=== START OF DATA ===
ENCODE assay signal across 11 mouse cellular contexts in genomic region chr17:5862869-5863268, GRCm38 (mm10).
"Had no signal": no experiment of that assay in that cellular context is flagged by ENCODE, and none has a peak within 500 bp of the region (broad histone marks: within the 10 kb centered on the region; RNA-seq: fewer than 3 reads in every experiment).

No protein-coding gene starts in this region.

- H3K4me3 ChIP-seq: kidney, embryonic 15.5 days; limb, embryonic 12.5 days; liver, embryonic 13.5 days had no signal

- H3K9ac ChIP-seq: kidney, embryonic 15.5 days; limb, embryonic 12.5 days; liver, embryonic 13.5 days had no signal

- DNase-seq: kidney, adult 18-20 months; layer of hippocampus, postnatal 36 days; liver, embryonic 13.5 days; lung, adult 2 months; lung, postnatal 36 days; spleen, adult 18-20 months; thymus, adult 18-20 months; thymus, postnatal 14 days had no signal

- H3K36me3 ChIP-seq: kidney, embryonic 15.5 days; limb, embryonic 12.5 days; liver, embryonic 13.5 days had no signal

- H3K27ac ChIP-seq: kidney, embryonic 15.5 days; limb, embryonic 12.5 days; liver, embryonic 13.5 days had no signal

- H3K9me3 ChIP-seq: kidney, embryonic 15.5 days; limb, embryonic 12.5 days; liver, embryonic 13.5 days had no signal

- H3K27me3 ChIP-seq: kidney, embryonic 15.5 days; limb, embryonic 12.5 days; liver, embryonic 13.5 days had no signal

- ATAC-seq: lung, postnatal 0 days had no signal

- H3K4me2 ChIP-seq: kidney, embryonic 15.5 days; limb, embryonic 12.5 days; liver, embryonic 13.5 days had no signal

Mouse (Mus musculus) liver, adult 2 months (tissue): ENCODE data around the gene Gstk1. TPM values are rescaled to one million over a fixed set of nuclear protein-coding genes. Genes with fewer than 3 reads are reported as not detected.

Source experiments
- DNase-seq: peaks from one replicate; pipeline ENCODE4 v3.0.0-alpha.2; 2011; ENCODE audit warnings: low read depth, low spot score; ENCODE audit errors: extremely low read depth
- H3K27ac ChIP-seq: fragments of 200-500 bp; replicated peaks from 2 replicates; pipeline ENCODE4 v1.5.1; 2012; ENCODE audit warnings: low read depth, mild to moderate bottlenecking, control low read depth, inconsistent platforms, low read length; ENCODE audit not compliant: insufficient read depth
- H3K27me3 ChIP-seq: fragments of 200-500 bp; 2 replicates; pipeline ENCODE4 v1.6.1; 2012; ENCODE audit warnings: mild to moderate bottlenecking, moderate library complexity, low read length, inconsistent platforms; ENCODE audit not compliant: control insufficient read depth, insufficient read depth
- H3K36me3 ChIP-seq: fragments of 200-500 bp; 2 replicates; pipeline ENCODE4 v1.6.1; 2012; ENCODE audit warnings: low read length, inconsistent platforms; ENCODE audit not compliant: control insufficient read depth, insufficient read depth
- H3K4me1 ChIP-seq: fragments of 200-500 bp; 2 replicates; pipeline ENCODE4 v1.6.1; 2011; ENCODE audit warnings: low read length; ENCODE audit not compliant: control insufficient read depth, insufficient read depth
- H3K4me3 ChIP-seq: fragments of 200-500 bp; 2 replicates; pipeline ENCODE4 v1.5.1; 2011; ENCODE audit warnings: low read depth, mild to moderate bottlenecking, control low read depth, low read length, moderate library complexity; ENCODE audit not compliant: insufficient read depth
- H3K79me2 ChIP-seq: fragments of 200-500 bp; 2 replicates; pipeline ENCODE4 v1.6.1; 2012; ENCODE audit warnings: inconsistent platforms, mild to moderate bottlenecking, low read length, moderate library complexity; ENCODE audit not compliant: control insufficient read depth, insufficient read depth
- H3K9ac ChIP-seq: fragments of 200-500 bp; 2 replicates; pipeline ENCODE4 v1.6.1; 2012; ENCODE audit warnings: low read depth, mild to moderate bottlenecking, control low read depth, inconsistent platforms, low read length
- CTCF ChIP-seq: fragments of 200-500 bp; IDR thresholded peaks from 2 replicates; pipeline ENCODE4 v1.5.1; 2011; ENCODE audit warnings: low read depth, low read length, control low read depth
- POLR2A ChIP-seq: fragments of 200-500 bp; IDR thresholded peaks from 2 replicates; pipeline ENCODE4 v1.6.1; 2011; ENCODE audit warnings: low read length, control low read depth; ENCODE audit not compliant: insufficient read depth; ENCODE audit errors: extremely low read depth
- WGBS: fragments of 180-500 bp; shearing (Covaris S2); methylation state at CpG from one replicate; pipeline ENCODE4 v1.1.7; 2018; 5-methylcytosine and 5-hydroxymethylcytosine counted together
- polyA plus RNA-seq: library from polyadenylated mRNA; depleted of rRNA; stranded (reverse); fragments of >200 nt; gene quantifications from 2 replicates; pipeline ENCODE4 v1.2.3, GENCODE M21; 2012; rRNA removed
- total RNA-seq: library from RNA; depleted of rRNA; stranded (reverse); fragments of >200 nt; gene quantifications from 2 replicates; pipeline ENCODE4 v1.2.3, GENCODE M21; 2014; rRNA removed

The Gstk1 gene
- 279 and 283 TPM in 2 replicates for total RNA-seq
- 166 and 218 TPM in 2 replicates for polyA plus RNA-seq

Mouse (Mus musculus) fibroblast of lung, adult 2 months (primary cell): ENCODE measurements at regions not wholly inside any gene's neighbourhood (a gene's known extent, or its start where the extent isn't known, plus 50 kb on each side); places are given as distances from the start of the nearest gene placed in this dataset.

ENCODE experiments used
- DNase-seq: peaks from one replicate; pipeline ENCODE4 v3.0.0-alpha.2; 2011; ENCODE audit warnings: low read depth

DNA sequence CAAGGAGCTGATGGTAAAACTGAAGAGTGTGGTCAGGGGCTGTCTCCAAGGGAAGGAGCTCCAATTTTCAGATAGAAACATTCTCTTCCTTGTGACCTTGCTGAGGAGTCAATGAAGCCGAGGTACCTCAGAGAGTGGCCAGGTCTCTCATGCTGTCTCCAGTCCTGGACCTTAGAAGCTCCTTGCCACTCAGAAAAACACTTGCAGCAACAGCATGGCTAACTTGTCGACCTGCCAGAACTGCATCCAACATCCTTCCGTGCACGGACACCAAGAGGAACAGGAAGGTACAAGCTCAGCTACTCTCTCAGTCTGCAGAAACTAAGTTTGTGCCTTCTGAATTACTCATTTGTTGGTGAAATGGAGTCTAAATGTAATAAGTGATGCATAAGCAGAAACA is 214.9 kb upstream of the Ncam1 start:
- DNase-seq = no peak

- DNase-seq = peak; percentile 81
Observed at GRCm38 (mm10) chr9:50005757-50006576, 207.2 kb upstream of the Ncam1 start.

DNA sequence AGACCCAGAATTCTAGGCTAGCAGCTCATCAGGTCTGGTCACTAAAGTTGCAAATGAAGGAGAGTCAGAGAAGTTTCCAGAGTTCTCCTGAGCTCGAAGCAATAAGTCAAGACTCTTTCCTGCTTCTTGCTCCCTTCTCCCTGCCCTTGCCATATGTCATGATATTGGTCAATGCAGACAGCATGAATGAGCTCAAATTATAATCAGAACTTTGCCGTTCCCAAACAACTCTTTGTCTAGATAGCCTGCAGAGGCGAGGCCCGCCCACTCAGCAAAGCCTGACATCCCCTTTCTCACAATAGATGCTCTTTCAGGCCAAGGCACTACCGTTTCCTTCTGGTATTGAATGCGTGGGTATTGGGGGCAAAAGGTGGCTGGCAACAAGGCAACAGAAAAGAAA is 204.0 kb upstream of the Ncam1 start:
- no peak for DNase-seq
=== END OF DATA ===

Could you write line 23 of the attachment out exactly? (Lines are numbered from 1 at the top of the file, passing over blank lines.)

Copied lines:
- CTCF ChIP-seq: fragments of 200-500 bp; IDR thresholded peaks from 2 replicates; pipeline ENCODE4 v1.5.1; 2011; ENCODE audit warnings: low read depth, low read length, control low read depth